George Zimmerman Trial: The News Media Tries to Put Rachel Jeantel On Trial Instead
This is George Zimmerman’s case, so why feel does it feel like the media is prosecuting Rachel Jeantel? Some may call her disrespectful and combative, unreliable even. But the truth is, above all she is a 19-year-old victim. Let’s not become so caught up in her appearance and demeanor that we forget Jeantel is a young grieving friend.
During the first day of Don West’s cross-examination, Jeantel was for sure on edge. She rolled her eyes and grumbled under her breath when West said something that annoyed her. When she felt she was being ignored, she asked, "You listening?"
Fox News analyzed the day’s most tense moments, commenting, “She was aggressive. It was clear she was not wanting to be there. And she was hostile. But only toward the defense. Now that tells the jury something. Obviously she’s sympathetic to the prosecution, and not to the defense. And her body language was somewhat disrespectful.”
Were we supposed to consider that cluster of words professional analysis?
Not enough television coverage is calling the situation for what it was. Jeantel was the last person to hear Trayvon Martin’s voice before he died. She’s a 19-year-old girl who is going to have to live with the guilt and sorrow and pain of that moment for the rest of her life.
The defense has already shown that she has tried to escape that responsibility. The most obvious example of this may have been when Jeantel missed Martin’s funeral. She told his mother, she had to go to hospital. When the defense blasted through that lie, Jeantel came clean. And then admitted she just did not want to see Martin’s body.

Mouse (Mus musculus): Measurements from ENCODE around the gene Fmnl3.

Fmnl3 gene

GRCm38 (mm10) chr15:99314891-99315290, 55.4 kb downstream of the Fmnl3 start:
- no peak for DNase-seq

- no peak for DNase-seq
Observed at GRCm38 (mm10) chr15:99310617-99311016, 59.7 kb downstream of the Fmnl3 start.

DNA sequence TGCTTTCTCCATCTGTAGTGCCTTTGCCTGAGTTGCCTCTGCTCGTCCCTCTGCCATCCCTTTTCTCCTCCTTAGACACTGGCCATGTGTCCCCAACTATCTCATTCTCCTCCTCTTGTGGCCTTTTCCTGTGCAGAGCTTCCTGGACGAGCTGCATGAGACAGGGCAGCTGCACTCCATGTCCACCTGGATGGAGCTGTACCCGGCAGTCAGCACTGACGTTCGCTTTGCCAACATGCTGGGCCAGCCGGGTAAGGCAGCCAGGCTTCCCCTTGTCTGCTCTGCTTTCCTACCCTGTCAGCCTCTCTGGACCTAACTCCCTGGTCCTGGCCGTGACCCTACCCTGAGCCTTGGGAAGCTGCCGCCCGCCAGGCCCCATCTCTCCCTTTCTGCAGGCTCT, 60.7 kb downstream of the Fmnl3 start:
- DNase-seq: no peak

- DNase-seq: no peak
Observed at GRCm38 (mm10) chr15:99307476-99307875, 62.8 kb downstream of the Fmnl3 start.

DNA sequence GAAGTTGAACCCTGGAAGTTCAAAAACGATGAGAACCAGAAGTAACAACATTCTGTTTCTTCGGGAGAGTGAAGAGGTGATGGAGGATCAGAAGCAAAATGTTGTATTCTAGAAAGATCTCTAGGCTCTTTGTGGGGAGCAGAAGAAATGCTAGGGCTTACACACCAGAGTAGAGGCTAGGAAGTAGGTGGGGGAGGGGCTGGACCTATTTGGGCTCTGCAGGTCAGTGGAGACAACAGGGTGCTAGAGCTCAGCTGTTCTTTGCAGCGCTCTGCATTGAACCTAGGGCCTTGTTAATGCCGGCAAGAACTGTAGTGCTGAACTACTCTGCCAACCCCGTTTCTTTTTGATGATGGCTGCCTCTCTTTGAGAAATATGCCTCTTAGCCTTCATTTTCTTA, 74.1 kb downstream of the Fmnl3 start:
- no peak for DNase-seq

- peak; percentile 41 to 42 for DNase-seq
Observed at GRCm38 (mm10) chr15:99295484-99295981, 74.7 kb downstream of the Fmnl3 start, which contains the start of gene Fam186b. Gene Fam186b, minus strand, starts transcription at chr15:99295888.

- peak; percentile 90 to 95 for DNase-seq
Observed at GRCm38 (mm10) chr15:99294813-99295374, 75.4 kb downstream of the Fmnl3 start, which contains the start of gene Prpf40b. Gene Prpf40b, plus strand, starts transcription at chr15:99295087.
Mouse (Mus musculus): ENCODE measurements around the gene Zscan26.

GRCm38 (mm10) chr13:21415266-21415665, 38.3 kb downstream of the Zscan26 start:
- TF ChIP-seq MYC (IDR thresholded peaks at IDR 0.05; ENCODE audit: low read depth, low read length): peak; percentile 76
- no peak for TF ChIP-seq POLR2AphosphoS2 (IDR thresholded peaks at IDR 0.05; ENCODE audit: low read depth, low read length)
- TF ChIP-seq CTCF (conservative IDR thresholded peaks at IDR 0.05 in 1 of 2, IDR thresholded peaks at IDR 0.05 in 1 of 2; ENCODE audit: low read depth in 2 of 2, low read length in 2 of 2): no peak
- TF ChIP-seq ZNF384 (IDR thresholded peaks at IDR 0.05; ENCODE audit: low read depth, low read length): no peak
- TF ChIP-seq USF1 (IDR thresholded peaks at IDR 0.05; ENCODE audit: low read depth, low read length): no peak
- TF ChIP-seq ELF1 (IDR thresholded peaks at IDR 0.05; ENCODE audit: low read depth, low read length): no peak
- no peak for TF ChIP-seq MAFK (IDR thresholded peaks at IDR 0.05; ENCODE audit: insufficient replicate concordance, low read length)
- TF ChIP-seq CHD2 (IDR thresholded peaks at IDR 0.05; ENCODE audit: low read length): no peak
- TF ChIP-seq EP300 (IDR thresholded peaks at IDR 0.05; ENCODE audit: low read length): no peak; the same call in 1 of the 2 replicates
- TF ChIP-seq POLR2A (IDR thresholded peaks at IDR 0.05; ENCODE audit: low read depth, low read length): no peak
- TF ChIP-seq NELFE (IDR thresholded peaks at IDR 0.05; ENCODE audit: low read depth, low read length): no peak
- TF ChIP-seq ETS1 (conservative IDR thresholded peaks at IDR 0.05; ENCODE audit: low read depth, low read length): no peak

It is obvious why the media is not falling in love with Rachel Jeantel. She’s not the most typical star witness. She’s not white or skinny. And definitely not articulate. (Note: English is not her first language. Jeantel is of Haitian and Dominican descent.) Jeantel has no media training. Her testimony was raw and emotional. She cried, but also became angry when the defense bombarded her with the same questions again and again in an attempt to free Zimmerman by poking holes in her story.
Yet instead of supporting and consoling Jeantel as she was forced to relive her friend’s death, the media had useless debates over her attitude. They distracted the public and themselves from a truth that Nancy Grace so kindly pointed out in her show. This is a murder trial, not an episode of Law and Order. Life doesn’t have a script.
“Nobody ever said a murder trial was a tea party,” Grace said, “where everyone had perfect manners and spoke perfectly. That’s not what this is about. This is about the death of a high school junior and whether or not a 29-year-old is guilty or innocent. That’s what this is about.”
So let’s get on with the trial. It's Zimmerman's, if anyone forgot.